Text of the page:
Ms. Charleson teaches at the Sammamish location.
Anjali Babel is a Teacher with Abacus West.
Ms. Babel has a Ph.D. in Psychology from Mohanlal Sukhadia University in Udaipur, India. In addition to her experience as a clinical psychologist, she has also taught extensively in a variety of capacities with students ranging from Elementary to Post-Graduate levels. She has a strong passion for education. Ms. Babel's children are in the Lake Washington School District, and she is a frequent volunteer in their school. She lives in Sammamish, Washington with her husband and two sons.
Ms. Babel teaches at the Redmond and Sammamish locations.
Amber Hargraves is a Teacher with Abacus West.
Ms. Hargraves is an Elementary school teacher. She graduated with honors from Washington State University with a degree in Elementary Education, and received her teaching certificate for grades K-8. Ms. Hargraves has a keen interest in mathematics. She has experience with teaching math in Elementary school classrooms, and has taken several college level courses on how to effectively teach math to Elementary students. Ms. Hargraves is currently a substitute teacher in the Lake Washington School District, and works at a local preschool twice a week. She is passionate about children, teaching and excited to be working at Abacus West. Ms. Hargraves lives in Issaquah, Washington with her best friend and Boston Terrier!
Ms. Hargraves teaches at the Sammamish location.
Jodi Gaertner is a Teacher with Abacus West.
Ms. Gaertner has been active in education as a teacher, parent, and advocate. While teaching second and third grades, Ms. Gaertner organized a family math night and held workshops for her students' parents to help them support their students' learning at home. She took a break from teaching to spend more time with her family, but returned to school for a Master degree and certification in special education. She resides with her husband and three sons in Kirkland. Ms. Gaertner is an active volunteer for her older sons' school as well as on the board of the LWSD Gifted Education Advisory Council and Woodinville Family Preschool.
Ms. Gaertner teaches at the Redmond location.
Lindsey Yocum is a Teacher with Abacus West.
Ms. Yocum is a teacher in the Lake Washington School District. She has taught 5th and 6th grade in the Quest program for highly capable students. She enjoys preparing students for the future by challenging them with intriguing projects. Ms. Yocum's love for math stems from her undergraduate studies where she received her B.A. in Business Management and minor in Economics. Ms. Yocum lives in Redmond with her husband, son, and rambunctious yellow lab.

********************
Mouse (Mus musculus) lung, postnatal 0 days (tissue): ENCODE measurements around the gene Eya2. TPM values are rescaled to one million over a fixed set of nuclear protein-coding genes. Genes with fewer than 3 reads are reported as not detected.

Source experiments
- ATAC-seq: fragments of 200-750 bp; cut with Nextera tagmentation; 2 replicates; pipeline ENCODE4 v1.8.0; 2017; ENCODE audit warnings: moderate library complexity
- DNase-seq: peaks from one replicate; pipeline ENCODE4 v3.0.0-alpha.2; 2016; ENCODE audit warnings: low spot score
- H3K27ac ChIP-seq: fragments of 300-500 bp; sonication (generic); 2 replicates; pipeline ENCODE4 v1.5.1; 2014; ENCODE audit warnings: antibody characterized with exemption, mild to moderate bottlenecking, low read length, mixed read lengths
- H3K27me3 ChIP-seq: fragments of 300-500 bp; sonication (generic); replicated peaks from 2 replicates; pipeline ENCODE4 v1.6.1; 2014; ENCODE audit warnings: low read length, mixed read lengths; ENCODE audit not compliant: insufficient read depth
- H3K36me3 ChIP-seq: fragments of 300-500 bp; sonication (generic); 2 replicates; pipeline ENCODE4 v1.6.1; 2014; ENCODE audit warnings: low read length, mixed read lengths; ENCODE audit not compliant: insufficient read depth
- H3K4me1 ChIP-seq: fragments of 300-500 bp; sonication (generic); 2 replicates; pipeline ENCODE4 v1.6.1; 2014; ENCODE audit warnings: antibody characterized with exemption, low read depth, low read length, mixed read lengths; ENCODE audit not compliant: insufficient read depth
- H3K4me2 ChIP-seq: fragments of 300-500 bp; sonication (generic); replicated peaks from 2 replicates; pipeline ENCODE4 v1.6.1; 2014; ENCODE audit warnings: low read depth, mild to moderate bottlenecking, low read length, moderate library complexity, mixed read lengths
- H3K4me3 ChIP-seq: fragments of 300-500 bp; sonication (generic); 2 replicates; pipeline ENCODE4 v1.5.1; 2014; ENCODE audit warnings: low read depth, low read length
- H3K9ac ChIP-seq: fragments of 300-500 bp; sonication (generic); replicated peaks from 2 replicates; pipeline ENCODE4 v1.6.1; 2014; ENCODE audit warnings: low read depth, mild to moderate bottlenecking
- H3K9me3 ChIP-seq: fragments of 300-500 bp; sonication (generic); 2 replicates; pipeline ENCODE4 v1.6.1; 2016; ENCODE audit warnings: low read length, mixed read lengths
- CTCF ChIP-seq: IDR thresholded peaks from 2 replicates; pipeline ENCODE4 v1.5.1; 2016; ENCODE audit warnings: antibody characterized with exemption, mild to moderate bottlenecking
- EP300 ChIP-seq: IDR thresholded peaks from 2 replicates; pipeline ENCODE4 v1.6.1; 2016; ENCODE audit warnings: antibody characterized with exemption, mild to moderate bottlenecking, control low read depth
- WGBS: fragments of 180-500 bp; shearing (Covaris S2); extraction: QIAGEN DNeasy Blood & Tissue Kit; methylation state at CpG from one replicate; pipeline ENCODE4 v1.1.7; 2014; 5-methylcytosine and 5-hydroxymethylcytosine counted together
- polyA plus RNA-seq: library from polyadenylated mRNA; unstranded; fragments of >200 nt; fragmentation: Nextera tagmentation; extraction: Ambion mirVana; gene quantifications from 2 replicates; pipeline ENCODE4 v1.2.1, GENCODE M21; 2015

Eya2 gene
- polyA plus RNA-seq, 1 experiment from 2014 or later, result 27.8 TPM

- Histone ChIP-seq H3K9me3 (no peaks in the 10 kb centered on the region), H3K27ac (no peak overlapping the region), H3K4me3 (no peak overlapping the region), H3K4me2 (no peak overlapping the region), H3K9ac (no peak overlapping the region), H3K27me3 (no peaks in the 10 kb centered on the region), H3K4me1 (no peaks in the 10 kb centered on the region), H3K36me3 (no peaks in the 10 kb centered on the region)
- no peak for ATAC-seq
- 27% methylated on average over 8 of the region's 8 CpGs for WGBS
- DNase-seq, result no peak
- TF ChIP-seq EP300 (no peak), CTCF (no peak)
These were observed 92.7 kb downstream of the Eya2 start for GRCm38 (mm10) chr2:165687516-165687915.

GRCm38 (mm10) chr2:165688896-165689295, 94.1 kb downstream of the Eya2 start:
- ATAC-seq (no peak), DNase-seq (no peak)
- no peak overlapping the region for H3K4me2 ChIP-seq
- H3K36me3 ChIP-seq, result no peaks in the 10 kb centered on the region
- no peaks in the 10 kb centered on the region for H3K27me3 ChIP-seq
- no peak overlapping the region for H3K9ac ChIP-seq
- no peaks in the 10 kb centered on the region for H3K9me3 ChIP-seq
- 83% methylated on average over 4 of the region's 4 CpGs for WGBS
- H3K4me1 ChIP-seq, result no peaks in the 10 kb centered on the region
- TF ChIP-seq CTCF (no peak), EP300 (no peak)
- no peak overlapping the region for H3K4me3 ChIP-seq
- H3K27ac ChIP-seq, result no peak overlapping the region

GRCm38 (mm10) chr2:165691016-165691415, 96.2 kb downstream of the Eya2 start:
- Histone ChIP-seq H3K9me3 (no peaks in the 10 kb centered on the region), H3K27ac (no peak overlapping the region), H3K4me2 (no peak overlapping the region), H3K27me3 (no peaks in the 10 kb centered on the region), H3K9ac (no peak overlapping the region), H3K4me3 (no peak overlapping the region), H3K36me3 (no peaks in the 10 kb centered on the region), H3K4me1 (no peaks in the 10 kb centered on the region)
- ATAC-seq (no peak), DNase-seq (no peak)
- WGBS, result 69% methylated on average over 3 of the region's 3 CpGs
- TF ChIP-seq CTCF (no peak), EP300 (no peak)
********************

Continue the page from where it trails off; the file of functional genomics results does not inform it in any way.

Ms. Yocum teaches at the Redmond location.
Shilpa Jeyathilak is a Teacher with Abacus West.
Ms. Jeyathilak has a Bachelors Degree in Commerce from the University of Nagpur in India, and a Professional Graduate Certificate in Education from the University of Sunderland in the UK. In additional to her international teaching experience in Dubai and Singapore as an Early Childhood Education Teacher, she has also volunteered extensively in a variety of capacities within the schools. She has a strong passion for abacus math. Ms. Jeyathilak's son was an international champion in abacus math at an early age, and has benefited significantly from his abacus math training. Ms. Jeyathilak lives in Sammamish, Washington with her husband and two sons.
Ms. Jeyathilak teaches at the Redmond and Sammamish locations.
Michelle Pearson is a Teacher with Abacus West.
Ms. Pearson has a Bachelor's Degree in English from Syracuse University and a Certificate in Editing from the University of Washington. She is a fan of math games such as Sudoku, and she was first introduced to the Soroban after hearing that her friend's mother used this kind of abacus to balance her checkbook. Ms. Pearson also has a passion for ancient tools and methods that are still useful today. She is the mother of two young boys attending Seattle Public Schools where she volunteers in the classroom and teaches string games to elementary-aged children. She lives with her family in Seattle and enjoys getting out in the mountains for skiing, riding bikes, and swimming.